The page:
American Kestrel
This bird is native to North America with at least 15 subspecies running the length of the Americas and near world-wide distribution of the species. It is not a traditional bird in European or Middle Eastern falconry as it does not exist in the wild in Europe, but it has been very successfully used for falconry worldwide since North American falconry developed. As the smallest American falcon, the size makes it unintimidating to a novice, however that is also a hidden danger as their metabolism is so high that in order to keep them in peak condition, precise measurements must be made of their weight and food intake.
While this is often called the American Sparrowhawk, or the Sparrowhawk, this bird is not to be confused with the Eurasian Kestrel or the Eurasian Sparrowhawk, which is an accipiter.
           Eurasian Kestrel and American Kestrel image A European Kestrel on the left and an American Kestrel on the right, both female.
Photo courtesy of Will Lake. Eurasian Kestrel owned and flown by Will Lake.

The immature plumage of the Kestrel is not long lasted as the American Kestrel goes through a moult within 6 months of hatching and is not distinctively differentiated from their first-year plumage. Partly because of this, the haggard Kestrel is an acceptable bird for an apprentice to trap. The male and female are very differently colored. The female is a duller brown and blue-gray color while the male has more striking rust and stronger blue-gray colors.
           Female kestrel image A lovely example of an immature female Kestrel - falconer's hand shown for comparison of size
Kestrel owned and flown by Jamie Perlman.
           Male kestrel image A lovely example of an immature male Kestrel

Typical quarry caught with the Kestrel are mice, house sparrows, starlings, English sparrows, and insects such as dragonflies and grasshoppers. These birds subsist on small mice and insects in the wild, nearly completely on grasshoppers in the late summer. Commonly passed over as a hunting companion for not having the flashy style of some other birds, these birds can actually be hunted in a backyard and have been known to be flown by handicapped falconers who are able to manage the hunting style and quarry that this falcon takes.
This small raptor has a unique ability to hover in mid-flight.
In the summer when this bird is catching grasshoppers, other insects, and mice, it hunts in a typical buteonine style. During the winter months when this bird is hunting other small birds, it hunts in a falconine fashion.

This bird does well on a diet of wild caught English sparrows, wild caught small rodents, and even frozen purchased mice. Grasshoppers make an excellent addition to their diet. Some falconers have noted that whey they fed a Kestrel on an all-mammal diet the birds lost color in their cere and legs, and adding birds back into the Kestrel's diet caused the color to return.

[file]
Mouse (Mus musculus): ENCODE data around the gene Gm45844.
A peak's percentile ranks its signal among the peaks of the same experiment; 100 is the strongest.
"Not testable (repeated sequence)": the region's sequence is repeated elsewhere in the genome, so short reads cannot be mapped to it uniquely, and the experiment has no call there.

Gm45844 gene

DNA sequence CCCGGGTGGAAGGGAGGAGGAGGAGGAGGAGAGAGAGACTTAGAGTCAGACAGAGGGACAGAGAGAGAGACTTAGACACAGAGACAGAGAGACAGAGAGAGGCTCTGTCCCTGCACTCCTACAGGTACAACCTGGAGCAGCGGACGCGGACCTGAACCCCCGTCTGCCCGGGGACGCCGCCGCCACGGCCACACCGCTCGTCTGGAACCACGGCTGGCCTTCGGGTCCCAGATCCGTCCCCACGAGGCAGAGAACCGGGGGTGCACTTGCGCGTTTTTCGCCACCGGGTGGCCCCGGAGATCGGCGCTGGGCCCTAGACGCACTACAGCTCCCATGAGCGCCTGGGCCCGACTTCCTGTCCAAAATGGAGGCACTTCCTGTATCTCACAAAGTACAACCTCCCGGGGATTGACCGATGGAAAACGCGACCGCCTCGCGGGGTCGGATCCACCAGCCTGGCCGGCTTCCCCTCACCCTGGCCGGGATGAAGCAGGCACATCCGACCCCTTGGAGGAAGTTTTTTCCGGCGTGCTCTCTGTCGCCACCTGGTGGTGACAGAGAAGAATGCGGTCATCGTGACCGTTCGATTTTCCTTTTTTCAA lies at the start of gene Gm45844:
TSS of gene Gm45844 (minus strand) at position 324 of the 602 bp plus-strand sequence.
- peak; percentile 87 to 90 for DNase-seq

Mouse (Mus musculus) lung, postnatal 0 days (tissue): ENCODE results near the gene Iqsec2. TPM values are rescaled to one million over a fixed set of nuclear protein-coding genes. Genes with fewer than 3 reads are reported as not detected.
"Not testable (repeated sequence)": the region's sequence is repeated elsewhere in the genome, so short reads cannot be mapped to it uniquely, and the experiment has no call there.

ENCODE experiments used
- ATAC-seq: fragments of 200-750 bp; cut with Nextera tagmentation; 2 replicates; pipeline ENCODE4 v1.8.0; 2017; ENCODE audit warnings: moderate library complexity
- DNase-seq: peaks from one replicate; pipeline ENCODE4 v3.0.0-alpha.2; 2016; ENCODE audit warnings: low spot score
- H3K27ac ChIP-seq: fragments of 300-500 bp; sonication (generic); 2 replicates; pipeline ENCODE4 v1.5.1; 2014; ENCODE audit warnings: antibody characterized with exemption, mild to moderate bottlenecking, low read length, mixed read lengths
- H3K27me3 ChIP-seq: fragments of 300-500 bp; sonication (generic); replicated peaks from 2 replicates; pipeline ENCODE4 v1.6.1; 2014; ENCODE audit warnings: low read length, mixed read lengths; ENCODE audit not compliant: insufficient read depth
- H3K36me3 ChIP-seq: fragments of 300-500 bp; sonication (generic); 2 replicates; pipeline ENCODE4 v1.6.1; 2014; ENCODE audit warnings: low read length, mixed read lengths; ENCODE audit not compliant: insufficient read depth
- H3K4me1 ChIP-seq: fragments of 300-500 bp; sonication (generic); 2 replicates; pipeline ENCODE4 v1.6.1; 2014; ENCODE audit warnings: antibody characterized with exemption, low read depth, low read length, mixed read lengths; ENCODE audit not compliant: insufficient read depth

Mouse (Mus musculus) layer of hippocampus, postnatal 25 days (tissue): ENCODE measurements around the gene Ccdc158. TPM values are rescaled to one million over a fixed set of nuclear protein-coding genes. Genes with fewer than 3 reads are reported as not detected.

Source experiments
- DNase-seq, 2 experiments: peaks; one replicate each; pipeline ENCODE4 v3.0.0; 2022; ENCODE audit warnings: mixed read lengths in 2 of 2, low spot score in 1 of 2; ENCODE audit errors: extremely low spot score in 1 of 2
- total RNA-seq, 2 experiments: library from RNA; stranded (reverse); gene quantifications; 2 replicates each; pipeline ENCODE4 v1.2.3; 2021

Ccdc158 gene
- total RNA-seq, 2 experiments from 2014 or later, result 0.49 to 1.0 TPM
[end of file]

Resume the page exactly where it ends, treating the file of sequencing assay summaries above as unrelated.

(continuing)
The Kestrel is also referred to as the American Kestrel, American Sparrowhawk, Eastern Sparrow Hawk, or Sparrow Hawk (a misnomer as this is actually a falcon). Also referred to as a "windhover" due to their ability to hover in flight, and due to their call of "killy killy killy" they are sometimes called the killy hawk. This becomes very confusing when discussing the Eurasian Sparrowhawk or the European Kestrel. These are wide-spread and estimated to have a breeding population of 2.4 million in the US alone.
Wild Kestrels will often take up residence in a man-made bird house. They will also nest in cavities such as old nesting holes of a flicker or large woodpecker.
One characteristic of the Kestrel is the tail pumping actions, head bobbing, and hovering flight style it performs.
This bird will most usually have a hunting weight around 100 g. Males may have a hunting weight range of 94 g to 126 g, and females may have a range of 115 g to 160 g depending on the subspecies and particular individual. For its size, this bird has the most powerful foot of any of the birds used in falconry.
Kestrels are not known for being highly motivated to hunt, unlike many other species such as Merlins or Goshawks. These birds need to know they have a distinct advantage over their intended prey in order to give chase.
At a distance it can be difficult to tell a Kestrel from a Merlin. One trait to note is when they are perched. A Kestrel will tend to stand on telephone wires whereas a Merlin will tend to perch on the telephone poles or the transistor.

Kestrel Falconry
Lure Flying a Kestrel
Lure Flying a Kestrel
Kestrel Day 1
Kestrel Day 2
Kestrel Day 3
Kestrel and lure

All images and text Copyright © 2004 - 2020 - Lydia Ash